A bit of history.
When I was a teenager back in late seventies I fell in love with video games playing pong with my brother Alain. I knew back then that I wanted to make games in my life.
There wasn’t any internet to help us dive into this new world. We taught ourselves Basic and the Assembly language through technical books.
Then there were those Demo Scenes that were incredible. We would exchange floppy discs, between friends at school, with those graphic programs and we were amazed by such creativity. And there was also the hacker scene that did horrify us as we knew how difficult it was to build a game. And those hackers were there to break our code and make thousands of copies that would make our dreams of making a living with it melt like snow under the sun. But it was also a way to play the many games out there we couldn’t afford to buy. And a way also to disassembly their code to get to understand some optimized sprite or scrolling routines.
I have to admit, Demo makers, Hackers and Game Creators were at such a high level of technicity that we stared at each others with respect. And I daresay that more than often one did hold two or three hats at once!
Gamejams didn’t exist at that time. If you weren’t working in an office space with the brand new video game studios then there is a chance you’d be working in your room, at insane hours at night and definitely wearing a new hat again, the geek one.
Bulletin Board Systems prefigured the internet and were a way for some fortunate to grab snippets of code around the world, instead of typing it out of books and magazines.
Internet came and still no GameJams. Internet came and we still are geeks.
The demo scenes died, so did the game hacking scene because for cloning DVDs you didn’t need to know coding. Hacking looked away from the gaming scene and organized itself more like criminal activities when government agencies, banks and all the commercial activity went online. As the game hacking scene died we were not concerned by coding security protections.
But as the internet came, games went online, massively for some, eSport put pressure on the security side and the need of security coding took birth again.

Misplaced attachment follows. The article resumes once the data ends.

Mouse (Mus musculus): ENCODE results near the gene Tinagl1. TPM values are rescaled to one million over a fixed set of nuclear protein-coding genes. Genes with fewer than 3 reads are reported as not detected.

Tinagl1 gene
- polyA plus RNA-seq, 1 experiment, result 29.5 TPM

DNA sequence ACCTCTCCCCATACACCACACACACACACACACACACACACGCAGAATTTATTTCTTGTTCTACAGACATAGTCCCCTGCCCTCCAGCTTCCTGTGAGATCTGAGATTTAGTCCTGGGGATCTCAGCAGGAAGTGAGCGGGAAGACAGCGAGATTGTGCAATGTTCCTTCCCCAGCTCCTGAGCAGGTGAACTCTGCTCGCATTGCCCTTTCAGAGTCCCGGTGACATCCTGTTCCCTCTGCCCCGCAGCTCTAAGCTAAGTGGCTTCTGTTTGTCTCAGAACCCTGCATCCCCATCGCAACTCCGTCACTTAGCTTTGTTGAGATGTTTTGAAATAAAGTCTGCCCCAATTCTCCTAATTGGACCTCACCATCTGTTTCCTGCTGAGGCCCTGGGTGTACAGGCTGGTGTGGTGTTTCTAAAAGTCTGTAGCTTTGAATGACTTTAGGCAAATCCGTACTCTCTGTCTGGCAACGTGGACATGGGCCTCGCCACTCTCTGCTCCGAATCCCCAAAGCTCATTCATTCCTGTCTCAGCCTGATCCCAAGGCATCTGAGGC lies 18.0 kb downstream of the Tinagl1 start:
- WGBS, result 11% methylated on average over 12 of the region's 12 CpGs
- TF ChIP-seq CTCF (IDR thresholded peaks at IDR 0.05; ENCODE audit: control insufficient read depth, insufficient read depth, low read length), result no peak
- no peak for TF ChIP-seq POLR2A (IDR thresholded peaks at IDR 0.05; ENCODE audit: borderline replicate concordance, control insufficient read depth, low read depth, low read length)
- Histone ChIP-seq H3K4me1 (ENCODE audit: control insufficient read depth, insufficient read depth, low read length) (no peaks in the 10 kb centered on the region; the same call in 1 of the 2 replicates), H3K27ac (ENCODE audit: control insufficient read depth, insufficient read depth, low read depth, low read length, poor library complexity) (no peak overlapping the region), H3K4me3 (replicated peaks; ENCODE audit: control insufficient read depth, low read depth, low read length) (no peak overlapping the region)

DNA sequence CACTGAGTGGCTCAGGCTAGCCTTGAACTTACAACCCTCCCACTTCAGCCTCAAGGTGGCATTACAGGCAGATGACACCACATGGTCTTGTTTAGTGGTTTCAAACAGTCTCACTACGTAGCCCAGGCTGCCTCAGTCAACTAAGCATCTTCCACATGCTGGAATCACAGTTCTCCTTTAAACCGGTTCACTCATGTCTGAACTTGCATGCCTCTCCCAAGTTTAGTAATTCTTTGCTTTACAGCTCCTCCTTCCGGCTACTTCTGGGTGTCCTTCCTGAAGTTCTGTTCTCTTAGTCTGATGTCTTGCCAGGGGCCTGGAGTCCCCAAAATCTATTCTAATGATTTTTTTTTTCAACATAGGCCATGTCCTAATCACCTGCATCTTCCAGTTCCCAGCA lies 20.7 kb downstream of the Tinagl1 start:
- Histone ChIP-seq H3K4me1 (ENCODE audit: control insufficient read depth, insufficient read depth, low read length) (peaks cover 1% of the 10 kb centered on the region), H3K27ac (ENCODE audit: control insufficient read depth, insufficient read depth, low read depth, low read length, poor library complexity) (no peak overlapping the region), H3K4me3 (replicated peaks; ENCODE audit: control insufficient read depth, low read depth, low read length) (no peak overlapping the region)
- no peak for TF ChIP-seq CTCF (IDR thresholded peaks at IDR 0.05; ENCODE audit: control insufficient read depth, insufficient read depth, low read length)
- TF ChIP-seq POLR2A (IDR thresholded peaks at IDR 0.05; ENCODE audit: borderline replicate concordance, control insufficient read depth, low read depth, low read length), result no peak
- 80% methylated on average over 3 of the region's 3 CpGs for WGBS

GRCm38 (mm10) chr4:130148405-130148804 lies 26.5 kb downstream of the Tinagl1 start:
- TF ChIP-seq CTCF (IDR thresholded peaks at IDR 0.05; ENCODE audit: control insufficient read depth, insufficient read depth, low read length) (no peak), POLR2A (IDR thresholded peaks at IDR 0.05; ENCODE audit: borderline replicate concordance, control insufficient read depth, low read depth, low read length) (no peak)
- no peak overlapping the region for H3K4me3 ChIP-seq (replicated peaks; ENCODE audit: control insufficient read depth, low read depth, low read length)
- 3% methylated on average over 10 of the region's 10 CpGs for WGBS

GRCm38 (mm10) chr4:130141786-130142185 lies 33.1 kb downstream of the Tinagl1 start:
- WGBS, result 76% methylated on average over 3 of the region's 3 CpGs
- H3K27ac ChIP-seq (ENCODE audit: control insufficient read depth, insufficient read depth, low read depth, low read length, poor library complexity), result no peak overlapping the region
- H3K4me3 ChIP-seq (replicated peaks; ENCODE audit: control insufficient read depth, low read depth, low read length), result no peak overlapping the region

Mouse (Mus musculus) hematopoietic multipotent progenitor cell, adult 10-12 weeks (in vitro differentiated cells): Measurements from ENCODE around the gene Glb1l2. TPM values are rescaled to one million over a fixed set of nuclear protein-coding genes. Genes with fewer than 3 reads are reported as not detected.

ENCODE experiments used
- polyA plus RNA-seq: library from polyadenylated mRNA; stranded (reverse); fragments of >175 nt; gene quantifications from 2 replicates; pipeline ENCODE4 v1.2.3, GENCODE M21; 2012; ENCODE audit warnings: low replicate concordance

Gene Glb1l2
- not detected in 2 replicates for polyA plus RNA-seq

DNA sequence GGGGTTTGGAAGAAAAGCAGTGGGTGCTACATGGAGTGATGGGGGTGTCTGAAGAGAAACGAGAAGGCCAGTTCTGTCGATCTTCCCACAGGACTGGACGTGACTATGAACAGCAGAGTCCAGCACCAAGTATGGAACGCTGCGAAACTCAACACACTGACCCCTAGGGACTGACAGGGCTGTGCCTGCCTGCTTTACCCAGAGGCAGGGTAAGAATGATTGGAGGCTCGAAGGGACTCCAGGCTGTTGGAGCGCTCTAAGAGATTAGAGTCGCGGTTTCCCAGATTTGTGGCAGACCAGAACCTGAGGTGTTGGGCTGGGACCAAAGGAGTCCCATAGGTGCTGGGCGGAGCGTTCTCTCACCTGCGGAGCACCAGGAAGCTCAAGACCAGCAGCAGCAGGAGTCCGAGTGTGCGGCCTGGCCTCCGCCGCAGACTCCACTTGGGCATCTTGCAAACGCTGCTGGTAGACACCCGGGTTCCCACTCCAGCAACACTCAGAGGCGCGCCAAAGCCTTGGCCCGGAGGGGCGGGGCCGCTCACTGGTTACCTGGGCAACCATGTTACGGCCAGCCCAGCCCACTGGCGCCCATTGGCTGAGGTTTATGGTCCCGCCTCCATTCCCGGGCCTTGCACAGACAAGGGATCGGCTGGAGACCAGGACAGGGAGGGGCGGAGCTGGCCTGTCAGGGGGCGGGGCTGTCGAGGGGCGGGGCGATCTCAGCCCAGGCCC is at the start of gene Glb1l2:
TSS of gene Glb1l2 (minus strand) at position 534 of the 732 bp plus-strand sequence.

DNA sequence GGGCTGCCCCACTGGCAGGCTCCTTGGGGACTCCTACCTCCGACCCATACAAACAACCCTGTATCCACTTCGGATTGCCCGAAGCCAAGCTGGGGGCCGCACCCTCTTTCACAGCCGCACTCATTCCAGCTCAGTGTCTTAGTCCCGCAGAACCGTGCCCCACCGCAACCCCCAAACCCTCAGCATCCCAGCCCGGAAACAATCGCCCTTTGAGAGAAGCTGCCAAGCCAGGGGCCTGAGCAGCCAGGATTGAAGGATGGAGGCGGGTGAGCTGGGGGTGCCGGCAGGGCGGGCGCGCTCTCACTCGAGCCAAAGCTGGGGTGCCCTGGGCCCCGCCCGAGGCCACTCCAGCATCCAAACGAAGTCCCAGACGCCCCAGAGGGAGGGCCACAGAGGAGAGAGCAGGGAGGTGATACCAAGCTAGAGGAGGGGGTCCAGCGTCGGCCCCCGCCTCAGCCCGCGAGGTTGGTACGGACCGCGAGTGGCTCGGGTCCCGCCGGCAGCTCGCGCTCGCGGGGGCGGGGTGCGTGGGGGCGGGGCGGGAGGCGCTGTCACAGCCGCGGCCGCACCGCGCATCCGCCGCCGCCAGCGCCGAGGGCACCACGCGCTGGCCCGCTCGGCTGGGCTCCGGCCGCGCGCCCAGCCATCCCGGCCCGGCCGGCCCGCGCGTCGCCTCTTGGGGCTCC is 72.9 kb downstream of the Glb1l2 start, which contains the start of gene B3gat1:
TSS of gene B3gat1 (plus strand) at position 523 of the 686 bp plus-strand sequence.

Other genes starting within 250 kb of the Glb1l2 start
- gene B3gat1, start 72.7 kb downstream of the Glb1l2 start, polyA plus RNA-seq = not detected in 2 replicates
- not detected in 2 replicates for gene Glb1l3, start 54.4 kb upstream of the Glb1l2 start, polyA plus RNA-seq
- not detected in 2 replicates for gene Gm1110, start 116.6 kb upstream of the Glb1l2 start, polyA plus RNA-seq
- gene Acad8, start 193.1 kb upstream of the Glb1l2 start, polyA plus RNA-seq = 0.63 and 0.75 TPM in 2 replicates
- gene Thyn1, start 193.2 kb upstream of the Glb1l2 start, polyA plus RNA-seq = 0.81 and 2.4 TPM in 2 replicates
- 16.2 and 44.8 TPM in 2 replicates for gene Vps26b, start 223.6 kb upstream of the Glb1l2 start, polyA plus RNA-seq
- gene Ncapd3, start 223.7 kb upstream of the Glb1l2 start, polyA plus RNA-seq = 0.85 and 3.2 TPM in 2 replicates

And then GameJams happened!
What are game jams? Of course we all know that it is a game creation hackathon. But what we all forget about them is that they exist for three reasons:
First it is a way to gather geeks from the same area during 48 hours. Socialization. It is so important for some of us to get out of our caves after some decades and meet the others with the same passion.
Second it is the perfect place to mix experienced game developers with noobs.
Thirdly it is a way to condense weeks of coding into 48 hours, train our brain to squeeze out always more.
And I daresay that fourth, as creating a game is so difficult, as countless of games have been cancelled for many reasons but probably the majority for the difficulty, that it is almost impossible to create a game. Then let’s make it in 48 hours! Train our brain to finish things!
From game creator to GameJam organiser.
So in 2013, in a far far away island, lost in the indian ocean, as I was trying to share my experience to young creators I decided to create the first game jam in our region of the world.
Oh it was a small one. Only 12 participants but I was so scared to fail miserably. Imagine that those 12 participants didn’t show up on this saturday? Imagine not one of those teams would be able to produce something? I was prepared for this and found some good reasons to do it, the same reasons as jamming:
First participating in a game jam is about meeting people with the same passion for creating games? Same thing for organizing it. Participating in a game jam is learning by doing? Same thing for organizing it. Fear of failing? Not doing it is a sure failure, same about organizing it.
So here it was, and all my jammers showed up. The jam was about Piracy in the indian ocean. We all had a blast and it was the first edition of a long history of game jams on our island! Since, every year we have our Volcano GameJam in november (7th edition next month) and I also organized the globalGameJam at our school ILOI every year since. The community of game creators grew since. Some are working around the world, In France, Canada, Great Britain, Sweden and some others are developing the game creation scene here on our island under our label of Bouftang. We all grew up together and GameJams are in our genes. This year we had 120 jammers during GGJ20 and I proudly joined the Regional Organisers team for the globalgamejam.org and I do have several friends as my Site Organisers to continue.
Nowadays we can see that game studios are including gamejams into their working hours because they all know the benefits. Riot games with their Riot thunderdome, FreeLives not far from us in South Africa are doing their R&D through their game jam island.
I’d love to know all the game jams regularly officially included in their way of life so if you guys find some testimonies out there of such habits in game studios, please share it with us her.
And for now, let’s Jam together!